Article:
A to Z – Culpeper Garden at Leeds Castle

A2Z-BADGE_[2016]April 2016 A to Z Challenge. I’m participating by writing about history.

C is for Culpeper Garden at Leeds Castle.

 

 

 

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Leeds-CastleLeeds Castle is located in Maidstone, Kent, England. It was a Norman stronghold in the 11th and 12th centuries, a royal palace in the 13th through 15th, and a Tudor palace in the 16th century. It was also owned by my family at one point. The Culpepers (my mother’s family) owned the castle before the English civil war in the early 1600s. They lost it due to being on the wrong side of the war. If you’re not familiar with the outcome of the war, the king was beheaded and the royalist Culpepers fled to the new colonies to escape the same fate.

In the mid-1600s, the royal family was returned to the throne, and the Culpepers got their house back!!

culpeper_garden_originalWhat is now called the Culpeper garden was originally a kitchen garden and nothing more, but in 1980, a designer transformed it into a cottage garden. It has an informal layout with low box hedges bordering Roses, Lupines, and Poppies. It is said to be named after herbalist Nicholas Culpeper, who is a distant cousin of mine. Nicholas transcribed the pharmacopoeia from Latin to English “so that all men may prescribe for themselves.” He ended up dying in the war mentioned above, but as far as I know, he never lived in the castle. It is still nice that they honored the family hundreds of years later by naming something after them.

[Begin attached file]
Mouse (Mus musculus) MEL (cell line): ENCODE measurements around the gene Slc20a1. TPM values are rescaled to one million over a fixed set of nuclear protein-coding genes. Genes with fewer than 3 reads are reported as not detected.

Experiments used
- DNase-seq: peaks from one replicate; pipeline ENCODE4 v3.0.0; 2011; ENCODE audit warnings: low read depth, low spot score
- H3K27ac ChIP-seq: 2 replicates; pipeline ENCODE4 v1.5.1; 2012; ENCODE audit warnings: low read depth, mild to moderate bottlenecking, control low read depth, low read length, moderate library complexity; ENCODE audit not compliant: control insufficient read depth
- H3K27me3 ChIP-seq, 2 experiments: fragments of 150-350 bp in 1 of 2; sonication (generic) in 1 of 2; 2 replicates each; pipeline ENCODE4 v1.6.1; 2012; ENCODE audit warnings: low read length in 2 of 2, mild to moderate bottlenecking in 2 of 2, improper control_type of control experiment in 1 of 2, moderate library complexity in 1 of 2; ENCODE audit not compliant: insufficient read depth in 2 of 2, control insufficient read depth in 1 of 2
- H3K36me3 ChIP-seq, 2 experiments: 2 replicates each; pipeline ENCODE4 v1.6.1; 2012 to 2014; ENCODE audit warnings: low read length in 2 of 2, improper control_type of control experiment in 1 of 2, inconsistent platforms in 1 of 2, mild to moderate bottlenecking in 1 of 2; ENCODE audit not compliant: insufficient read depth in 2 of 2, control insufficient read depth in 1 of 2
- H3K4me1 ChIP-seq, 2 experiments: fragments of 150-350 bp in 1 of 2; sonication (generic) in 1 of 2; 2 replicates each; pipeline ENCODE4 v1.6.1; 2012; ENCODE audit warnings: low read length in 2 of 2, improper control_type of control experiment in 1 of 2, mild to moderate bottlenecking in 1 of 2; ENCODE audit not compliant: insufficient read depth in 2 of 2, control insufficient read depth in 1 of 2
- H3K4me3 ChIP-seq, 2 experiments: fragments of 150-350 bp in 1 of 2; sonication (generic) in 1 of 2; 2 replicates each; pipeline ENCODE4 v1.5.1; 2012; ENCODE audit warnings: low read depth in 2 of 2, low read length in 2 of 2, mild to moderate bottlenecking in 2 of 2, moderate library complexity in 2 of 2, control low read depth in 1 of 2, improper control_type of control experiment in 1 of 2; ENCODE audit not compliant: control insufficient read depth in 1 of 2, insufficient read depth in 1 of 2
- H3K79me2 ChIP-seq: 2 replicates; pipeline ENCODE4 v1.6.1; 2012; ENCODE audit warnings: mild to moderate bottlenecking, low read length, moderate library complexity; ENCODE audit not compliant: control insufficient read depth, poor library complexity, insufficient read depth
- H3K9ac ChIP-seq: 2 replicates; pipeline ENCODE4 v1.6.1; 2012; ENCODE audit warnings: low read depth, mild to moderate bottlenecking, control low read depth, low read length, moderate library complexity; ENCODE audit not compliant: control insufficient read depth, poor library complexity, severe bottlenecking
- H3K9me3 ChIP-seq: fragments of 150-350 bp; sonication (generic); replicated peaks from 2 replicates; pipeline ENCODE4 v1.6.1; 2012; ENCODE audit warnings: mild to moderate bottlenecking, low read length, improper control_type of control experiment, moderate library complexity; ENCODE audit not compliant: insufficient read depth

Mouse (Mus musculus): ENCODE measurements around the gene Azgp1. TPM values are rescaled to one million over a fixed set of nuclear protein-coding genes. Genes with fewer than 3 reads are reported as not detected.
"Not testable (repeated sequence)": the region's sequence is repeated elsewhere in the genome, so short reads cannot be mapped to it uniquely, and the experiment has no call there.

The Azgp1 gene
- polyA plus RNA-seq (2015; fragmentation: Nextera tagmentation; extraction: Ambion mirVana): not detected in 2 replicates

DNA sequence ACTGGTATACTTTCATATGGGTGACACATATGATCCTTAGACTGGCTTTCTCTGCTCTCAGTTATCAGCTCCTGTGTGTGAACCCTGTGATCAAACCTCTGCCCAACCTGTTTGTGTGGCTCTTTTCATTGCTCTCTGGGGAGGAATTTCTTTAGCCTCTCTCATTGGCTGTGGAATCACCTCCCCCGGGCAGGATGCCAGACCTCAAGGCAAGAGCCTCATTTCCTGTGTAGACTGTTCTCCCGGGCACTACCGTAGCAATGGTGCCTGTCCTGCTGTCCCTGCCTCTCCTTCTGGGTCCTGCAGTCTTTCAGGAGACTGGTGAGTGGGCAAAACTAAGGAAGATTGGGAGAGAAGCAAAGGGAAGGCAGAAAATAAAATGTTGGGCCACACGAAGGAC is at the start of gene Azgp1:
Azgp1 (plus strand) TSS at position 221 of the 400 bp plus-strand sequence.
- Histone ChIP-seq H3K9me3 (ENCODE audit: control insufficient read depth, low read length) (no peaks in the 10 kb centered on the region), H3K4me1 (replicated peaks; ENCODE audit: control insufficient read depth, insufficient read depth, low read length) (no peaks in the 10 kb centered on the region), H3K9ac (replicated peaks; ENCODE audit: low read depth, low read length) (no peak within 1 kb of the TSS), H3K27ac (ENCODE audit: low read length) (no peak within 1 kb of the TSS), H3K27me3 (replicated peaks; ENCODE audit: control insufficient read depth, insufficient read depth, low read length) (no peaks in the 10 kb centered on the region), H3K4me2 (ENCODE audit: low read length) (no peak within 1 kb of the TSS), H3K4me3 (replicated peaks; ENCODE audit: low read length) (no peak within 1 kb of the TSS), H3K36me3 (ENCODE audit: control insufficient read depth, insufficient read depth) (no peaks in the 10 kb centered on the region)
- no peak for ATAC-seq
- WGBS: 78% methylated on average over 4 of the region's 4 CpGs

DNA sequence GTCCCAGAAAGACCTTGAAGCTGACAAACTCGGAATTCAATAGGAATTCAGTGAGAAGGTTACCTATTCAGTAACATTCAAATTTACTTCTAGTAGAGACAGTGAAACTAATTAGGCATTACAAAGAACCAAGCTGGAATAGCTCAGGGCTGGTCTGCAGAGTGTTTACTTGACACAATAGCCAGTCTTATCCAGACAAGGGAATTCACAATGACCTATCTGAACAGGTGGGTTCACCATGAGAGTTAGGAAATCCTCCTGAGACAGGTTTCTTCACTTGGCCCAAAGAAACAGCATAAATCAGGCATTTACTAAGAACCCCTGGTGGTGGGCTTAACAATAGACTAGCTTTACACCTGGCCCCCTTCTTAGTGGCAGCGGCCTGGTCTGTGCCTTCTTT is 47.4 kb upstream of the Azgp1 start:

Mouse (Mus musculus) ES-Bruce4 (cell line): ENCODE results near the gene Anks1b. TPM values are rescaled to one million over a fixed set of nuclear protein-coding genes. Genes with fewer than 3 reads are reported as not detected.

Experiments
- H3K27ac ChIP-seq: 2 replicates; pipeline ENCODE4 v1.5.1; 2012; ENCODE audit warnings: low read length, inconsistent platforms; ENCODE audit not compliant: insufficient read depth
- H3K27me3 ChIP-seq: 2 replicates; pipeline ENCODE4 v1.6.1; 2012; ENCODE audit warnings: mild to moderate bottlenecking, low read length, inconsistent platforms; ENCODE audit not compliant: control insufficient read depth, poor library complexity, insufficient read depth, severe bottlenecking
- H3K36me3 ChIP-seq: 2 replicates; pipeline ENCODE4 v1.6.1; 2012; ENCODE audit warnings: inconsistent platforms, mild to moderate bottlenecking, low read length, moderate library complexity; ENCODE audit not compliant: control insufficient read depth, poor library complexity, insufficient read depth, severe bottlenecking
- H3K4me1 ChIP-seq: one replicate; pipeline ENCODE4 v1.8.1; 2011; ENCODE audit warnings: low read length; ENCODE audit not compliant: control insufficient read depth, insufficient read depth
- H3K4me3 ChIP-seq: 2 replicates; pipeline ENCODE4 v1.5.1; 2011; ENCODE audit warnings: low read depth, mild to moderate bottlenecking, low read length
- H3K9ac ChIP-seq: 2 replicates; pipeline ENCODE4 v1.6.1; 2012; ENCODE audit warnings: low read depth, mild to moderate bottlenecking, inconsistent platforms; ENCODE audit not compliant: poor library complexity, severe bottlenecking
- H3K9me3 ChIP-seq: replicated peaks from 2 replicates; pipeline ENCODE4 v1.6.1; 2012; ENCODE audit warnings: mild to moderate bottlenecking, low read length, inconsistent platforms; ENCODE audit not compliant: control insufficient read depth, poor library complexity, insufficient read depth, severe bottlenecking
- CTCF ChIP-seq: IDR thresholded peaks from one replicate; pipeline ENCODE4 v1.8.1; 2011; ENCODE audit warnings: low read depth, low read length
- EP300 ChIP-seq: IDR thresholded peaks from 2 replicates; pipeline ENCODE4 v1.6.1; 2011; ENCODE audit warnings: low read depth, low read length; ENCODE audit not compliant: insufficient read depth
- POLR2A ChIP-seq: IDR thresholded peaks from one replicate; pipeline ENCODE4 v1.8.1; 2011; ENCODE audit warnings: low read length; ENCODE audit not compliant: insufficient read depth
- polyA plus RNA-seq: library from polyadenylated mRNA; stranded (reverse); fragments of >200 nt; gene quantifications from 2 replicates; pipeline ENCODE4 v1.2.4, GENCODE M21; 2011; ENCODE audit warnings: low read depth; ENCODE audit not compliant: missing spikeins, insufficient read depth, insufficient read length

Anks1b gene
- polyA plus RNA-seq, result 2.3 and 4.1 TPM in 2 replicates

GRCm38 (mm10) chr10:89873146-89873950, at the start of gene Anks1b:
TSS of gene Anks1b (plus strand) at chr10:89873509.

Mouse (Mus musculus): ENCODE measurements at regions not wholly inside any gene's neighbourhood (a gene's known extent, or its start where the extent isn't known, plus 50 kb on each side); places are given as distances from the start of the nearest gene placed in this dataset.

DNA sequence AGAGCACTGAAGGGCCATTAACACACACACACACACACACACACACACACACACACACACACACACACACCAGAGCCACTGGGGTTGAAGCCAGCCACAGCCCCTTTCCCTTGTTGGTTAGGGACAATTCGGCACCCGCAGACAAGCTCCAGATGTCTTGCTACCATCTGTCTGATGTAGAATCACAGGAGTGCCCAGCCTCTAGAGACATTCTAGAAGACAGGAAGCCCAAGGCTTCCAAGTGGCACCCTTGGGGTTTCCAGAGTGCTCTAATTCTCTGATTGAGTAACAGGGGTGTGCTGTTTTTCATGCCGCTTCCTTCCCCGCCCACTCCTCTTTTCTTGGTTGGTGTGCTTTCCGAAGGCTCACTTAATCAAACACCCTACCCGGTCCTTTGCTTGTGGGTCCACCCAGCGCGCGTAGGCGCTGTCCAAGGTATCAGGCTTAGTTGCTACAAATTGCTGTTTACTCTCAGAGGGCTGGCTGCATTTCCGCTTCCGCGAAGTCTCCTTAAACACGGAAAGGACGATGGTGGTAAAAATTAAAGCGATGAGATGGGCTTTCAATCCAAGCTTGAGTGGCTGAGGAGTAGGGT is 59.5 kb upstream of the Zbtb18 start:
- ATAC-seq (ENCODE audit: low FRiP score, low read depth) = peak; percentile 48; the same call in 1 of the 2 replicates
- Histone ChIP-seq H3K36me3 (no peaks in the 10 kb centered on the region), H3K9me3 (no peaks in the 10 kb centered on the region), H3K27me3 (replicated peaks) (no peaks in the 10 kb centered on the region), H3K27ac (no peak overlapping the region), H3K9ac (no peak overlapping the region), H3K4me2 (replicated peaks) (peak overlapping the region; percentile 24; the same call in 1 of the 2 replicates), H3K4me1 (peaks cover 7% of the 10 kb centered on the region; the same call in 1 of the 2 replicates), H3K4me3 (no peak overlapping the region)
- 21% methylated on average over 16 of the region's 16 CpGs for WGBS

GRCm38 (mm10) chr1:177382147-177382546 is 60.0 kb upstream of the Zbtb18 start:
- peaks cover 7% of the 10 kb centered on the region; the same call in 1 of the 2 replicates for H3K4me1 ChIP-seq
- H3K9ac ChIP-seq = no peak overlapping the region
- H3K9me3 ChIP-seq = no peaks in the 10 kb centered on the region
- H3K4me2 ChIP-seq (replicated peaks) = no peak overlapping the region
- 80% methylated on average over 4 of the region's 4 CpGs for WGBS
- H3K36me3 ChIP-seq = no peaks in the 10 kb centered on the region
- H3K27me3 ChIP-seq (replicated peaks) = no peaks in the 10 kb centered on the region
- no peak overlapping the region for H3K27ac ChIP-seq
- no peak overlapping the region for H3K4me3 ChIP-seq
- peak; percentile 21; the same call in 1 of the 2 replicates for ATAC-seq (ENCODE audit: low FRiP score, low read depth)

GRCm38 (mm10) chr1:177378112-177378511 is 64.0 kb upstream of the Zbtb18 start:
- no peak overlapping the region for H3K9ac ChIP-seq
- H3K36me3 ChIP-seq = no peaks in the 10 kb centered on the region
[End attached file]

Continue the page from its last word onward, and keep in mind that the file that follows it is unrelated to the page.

The final Culpeper owner of Leeds was Catherine Culpeper. She married Thomas Fairfax in 1690 and the property then transferred into the Fairfax family. Below are photos of Catherine and Thomas. Since their grandfathers were bitter enemies during the war, I’ve always wondered if the families condoned the marriage, if Catherine was being rebellious by marrying the enemy, or if the Fairfaxes were simply out to take everything from the Culpepers. I’m currently writing a story about it called “The Culpepper-Fairfax Scandal.” I’m not set on the end yet, so we’ll see where the characters take me and which scenario plays out.  At some point in the story, I need to include a stroll through the garden.

LadyCatherine

Thomas_Fairfax 5th baron of cameron, catherine culpeppers husband

A to Z – Beauvoir

A2Z-BADGE_[2016]April 2016 A to Z Challenge. I’m participating in the challenge by writing about history.

B is for Beauvoir.

 

 

 

 

BeauvoirBeauvoir, meaning beautiful view, is know by many people, especially civil war buffs. It’s an antebellum home that sits on the shores of the Gulf of Mexico in the beautiful town of Biloxi, Mississippi. It was many things but best known as the home of Confederate President Jefferson Davis.

 

 

It was built between 1848 and 1852 by a rich plantation owner as a summer home for his family. After the man died, it was sold in 1873 by his widow for back taxes, then sold again three months later to a Sarah Dorsey.